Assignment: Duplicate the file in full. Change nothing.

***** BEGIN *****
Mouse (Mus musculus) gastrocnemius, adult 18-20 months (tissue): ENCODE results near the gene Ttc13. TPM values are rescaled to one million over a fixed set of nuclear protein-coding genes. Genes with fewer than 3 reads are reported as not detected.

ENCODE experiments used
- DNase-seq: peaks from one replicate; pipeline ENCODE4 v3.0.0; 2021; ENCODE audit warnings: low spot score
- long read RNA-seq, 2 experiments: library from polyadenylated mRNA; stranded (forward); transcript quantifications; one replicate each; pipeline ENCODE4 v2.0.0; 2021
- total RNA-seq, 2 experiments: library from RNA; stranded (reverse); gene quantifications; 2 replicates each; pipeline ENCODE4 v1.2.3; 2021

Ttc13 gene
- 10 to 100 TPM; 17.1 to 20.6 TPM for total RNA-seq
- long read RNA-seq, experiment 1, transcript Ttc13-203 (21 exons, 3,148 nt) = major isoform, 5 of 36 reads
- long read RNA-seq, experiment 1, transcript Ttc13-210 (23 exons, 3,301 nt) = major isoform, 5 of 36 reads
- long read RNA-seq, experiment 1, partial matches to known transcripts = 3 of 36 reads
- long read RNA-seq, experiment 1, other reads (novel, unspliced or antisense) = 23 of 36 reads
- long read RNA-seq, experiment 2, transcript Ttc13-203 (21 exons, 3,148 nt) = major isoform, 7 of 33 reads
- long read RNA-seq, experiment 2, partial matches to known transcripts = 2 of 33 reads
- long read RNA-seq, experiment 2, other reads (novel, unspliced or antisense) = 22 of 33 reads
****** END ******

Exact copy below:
Mouse (Mus musculus) gastrocnemius, adult 18-20 months (tissue): ENCODE results near the gene Ttc13. TPM values are rescaled to one million over a fixed set of nuclear protein-coding genes. Genes with fewer than 3 reads are reported as not detected.

ENCODE experiments used
- DNase-seq: peaks from one replicate; pipeline ENCODE4 v3.0.0; 2021; ENCODE audit warnings: low spot score
- long read RNA-seq, 2 experiments: library from polyadenylated mRNA; stranded (forward); transcript quantifications; one replicate each; pipeline ENCODE4 v2.0.0; 2021
- total RNA-seq, 2 experiments: library from RNA; stranded (reverse); gene quantifications; 2 replicates each; pipeline ENCODE4 v1.2.3; 2021

Ttc13 gene
- 10 to 100 TPM; 17.1 to 20.6 TPM for total RNA-seq
- long read RNA-seq, experiment 1, transcript Ttc13-203 (21 exons, 3,148 nt) = major isoform, 5 of 36 reads
- long read RNA-seq, experiment 1, transcript Ttc13-210 (23 exons, 3,301 nt) = major isoform, 5 of 36 reads
- long read RNA-seq, experiment 1, partial matches to known transcripts = 3 of 36 reads
- long read RNA-seq, experiment 1, other reads (novel, unspliced or antisense) = 23 of 36 reads
- long read RNA-seq, experiment 2, transcript Ttc13-203 (21 exons, 3,148 nt) = major isoform, 7 of 33 reads
- long read RNA-seq, experiment 2, partial matches to known transcripts = 2 of 33 reads
- long read RNA-seq, experiment 2, other reads (novel, unspliced or antisense) = 22 of 33 reads